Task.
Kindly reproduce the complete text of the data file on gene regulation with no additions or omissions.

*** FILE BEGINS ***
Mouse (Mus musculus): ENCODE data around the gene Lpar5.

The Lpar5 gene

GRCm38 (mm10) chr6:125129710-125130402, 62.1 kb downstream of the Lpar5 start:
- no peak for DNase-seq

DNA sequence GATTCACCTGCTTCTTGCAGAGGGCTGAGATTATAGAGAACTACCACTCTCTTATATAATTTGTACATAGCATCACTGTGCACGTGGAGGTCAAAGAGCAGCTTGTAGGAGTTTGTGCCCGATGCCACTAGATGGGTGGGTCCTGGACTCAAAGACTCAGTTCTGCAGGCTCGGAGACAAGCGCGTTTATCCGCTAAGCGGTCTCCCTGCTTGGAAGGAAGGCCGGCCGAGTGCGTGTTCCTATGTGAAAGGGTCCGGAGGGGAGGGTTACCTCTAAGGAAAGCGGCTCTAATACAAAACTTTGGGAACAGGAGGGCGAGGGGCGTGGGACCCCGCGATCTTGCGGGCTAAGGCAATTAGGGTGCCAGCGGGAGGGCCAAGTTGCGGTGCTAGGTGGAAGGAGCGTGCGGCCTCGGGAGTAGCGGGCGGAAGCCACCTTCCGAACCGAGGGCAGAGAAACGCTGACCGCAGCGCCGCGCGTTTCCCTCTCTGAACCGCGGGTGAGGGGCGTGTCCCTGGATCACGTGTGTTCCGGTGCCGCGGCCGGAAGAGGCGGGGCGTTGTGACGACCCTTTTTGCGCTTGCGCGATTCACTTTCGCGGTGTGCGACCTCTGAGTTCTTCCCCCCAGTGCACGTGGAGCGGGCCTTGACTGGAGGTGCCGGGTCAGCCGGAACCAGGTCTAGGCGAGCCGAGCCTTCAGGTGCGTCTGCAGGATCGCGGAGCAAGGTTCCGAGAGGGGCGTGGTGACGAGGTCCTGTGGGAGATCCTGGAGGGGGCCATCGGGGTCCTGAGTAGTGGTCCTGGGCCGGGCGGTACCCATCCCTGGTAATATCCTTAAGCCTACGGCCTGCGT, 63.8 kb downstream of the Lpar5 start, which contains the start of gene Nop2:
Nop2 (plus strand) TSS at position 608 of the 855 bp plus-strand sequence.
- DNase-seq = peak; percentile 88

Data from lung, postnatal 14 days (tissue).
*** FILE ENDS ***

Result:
Mouse (Mus musculus): ENCODE data around the gene Lpar5.

The Lpar5 gene

GRCm38 (mm10) chr6:125129710-125130402, 62.1 kb downstream of the Lpar5 start:
- no peak for DNase-seq

DNA sequence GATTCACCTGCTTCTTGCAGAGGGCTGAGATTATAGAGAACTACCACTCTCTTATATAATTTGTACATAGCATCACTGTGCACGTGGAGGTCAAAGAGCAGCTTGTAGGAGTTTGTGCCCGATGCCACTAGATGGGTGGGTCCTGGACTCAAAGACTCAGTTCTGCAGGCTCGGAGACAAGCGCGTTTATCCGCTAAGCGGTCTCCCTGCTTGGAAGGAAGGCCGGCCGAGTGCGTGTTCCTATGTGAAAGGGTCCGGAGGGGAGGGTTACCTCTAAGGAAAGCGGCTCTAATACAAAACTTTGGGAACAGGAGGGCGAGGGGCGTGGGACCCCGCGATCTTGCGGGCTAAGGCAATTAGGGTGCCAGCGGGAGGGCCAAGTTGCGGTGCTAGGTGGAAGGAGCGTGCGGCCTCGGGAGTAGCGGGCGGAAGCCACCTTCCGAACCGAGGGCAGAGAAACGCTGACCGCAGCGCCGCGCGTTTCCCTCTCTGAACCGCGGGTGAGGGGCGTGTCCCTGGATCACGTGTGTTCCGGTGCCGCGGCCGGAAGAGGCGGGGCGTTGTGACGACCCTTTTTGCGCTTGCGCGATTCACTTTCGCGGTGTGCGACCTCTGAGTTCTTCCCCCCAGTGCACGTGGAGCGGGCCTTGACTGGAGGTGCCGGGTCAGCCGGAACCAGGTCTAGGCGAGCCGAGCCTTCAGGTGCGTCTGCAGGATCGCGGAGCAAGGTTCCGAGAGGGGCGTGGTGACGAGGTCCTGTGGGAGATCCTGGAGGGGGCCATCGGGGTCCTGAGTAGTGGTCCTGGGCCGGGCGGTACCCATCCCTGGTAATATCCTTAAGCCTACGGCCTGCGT, 63.8 kb downstream of the Lpar5 start, which contains the start of gene Nop2:
Nop2 (plus strand) TSS at position 608 of the 855 bp plus-strand sequence.
- DNase-seq = peak; percentile 88

Data from lung, postnatal 14 days (tissue).